By Jackson Otiti
Chevron Corporation’s divestment of its stake in downstream South Africa, its biggest downstream operations on the continent, is the latest evidence of the American major’s cutback from Africa.
Chevron, and indeed Shell, are coming across as increasingly bearish about their African outlook, at a time when other majors, BP, TOTAL, ExxonMobil and the smallest of them, ENI, take more positions.
Shell has led the taking of over $10Billion by a coalition of partners (including ENI and TOTAL) from asset sale in Nigeria between 2010 and 2015. The AngloDutch major is in discussion with two companies over divestment in three more Nigerian blocks, as we speak.
While Chevron unloads its 75% interests in its South Africa assets as part of its three-year divestment goals announced in 2014, TOTAL’s signalling of taking over the same asset, even though unsuccessful, is symbolic of the French major’s increasing investment in Africa.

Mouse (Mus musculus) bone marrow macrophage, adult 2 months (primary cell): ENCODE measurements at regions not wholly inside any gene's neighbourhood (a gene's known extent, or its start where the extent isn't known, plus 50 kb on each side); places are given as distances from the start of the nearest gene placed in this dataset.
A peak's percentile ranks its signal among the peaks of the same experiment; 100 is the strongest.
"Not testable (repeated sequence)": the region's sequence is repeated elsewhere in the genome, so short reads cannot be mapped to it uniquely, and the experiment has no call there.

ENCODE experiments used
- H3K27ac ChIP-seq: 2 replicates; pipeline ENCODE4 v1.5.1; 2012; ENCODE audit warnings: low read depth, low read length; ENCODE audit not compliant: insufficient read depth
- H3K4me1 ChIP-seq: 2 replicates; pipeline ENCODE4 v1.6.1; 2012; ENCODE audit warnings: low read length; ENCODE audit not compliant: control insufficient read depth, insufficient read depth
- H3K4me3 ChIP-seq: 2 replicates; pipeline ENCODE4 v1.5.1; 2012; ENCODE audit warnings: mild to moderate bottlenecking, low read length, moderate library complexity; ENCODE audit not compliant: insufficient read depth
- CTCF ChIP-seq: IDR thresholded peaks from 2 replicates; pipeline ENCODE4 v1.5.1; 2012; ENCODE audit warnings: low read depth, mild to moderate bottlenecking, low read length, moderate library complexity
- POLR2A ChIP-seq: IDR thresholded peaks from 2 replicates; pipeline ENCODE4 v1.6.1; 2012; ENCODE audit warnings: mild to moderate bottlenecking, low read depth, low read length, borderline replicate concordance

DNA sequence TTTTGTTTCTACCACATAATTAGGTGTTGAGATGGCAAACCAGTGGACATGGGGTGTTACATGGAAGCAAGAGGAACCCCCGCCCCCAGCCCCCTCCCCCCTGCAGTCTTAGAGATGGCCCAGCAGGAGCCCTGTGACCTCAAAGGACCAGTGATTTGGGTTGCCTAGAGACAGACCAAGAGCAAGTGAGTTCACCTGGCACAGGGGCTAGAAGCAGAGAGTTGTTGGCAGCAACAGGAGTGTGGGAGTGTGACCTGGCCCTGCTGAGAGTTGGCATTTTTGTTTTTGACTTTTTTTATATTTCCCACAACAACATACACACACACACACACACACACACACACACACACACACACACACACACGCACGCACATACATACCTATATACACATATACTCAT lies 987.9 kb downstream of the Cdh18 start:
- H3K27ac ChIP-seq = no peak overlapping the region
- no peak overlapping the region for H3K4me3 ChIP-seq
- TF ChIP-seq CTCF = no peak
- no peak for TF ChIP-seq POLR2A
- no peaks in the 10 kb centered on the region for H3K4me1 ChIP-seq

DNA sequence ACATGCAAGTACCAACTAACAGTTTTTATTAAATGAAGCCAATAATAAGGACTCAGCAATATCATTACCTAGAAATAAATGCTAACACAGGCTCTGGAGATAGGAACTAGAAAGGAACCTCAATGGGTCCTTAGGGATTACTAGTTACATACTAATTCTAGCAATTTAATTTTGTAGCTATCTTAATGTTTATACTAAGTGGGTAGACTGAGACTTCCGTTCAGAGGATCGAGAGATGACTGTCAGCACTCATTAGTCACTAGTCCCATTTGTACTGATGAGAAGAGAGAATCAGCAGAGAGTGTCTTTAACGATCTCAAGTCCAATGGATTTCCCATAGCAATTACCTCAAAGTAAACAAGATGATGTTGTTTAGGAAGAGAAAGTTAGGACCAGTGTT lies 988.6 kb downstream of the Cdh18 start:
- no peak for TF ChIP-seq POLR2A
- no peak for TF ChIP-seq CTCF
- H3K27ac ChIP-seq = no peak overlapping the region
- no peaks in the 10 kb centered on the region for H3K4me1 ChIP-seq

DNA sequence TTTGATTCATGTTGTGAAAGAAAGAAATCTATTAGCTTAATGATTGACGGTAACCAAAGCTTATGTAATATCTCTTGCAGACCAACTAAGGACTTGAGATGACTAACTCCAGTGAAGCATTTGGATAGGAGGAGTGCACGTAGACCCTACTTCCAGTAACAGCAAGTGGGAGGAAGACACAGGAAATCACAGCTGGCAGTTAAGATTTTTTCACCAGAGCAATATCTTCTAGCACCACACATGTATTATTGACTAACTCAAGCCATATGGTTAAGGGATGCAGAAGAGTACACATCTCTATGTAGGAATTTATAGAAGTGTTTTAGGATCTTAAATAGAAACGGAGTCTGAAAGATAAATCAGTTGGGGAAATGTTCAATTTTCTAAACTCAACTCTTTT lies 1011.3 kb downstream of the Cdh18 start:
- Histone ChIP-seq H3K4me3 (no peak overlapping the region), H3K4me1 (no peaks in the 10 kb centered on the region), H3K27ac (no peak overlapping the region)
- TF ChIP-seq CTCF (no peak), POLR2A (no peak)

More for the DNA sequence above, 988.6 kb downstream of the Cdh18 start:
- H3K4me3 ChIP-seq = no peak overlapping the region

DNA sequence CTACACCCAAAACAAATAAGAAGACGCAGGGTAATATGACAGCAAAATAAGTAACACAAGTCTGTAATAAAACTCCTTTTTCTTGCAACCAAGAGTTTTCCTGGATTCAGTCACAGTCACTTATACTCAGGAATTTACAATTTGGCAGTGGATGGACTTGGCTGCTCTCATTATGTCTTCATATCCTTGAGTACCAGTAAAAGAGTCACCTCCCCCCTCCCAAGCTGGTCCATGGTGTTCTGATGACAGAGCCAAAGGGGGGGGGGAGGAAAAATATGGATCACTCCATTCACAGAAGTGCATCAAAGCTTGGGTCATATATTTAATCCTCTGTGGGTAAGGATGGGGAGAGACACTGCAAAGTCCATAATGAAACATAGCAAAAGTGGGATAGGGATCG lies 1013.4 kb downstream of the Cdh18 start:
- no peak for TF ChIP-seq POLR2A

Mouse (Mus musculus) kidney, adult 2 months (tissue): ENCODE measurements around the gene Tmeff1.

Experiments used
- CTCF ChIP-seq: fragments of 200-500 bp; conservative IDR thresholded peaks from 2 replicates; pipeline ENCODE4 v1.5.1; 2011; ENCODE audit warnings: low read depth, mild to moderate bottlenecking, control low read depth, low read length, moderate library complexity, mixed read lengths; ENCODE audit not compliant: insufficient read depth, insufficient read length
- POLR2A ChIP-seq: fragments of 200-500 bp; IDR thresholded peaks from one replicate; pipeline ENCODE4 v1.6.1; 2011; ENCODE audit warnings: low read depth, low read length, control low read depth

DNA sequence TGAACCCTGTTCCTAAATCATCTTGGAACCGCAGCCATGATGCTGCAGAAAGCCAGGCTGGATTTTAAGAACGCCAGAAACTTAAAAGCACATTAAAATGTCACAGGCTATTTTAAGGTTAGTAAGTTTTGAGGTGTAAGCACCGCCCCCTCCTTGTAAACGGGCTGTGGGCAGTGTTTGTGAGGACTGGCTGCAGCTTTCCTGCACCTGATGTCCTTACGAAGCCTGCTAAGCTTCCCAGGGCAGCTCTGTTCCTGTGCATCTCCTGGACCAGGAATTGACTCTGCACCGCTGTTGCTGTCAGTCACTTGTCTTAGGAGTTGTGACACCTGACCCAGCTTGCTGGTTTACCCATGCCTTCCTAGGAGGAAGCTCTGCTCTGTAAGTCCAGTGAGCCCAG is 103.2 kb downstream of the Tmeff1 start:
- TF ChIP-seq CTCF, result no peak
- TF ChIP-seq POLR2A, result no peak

British major BP has taken vast swaths of deepwater territory in the North West African margin, notably Senegal and Mauritania. BP is growing portfolios in Egypt and Angola. TOTAL is leading the development of Uganda’s oil resources and has won operatorship in new assets in Angola.
The two largest oilfield developments to come on stream in Africa in 2018 are led by TOTAL. Egina in Nigeria and Kaombo in Angola will each drain at least 200,000BOPD of oil at peak production. The largest oilfield development to take financial sanction in 2018, is led by TOTAL. From around 2022, the development, in landlocked Uganda, will produce over 150,000BOPD.
ExxonMobil is in the process of signing a Petroleum agreement in Ghana. The world’s top supermajor led the charge into Mozambique for most of 2016 and 2017, taking blocks in the bidding round, purchasing stakes in ENI’s Area 4 and vying for stake in Anardako operated Area 1 in East Africa’s southernmost country.
ENI commissioned production from Zohr, Egypt’s largest gas field in December 2017. It is also operating the country’s largest gas production at Nooros field, which produces close to 1Billion cubic feet of gas per day. Nooros was put on stream less than two years ago.
Chevron and Shell, meanwhile, are growing quieter about Africa, which features more in their divestment portfolios than their growth plans.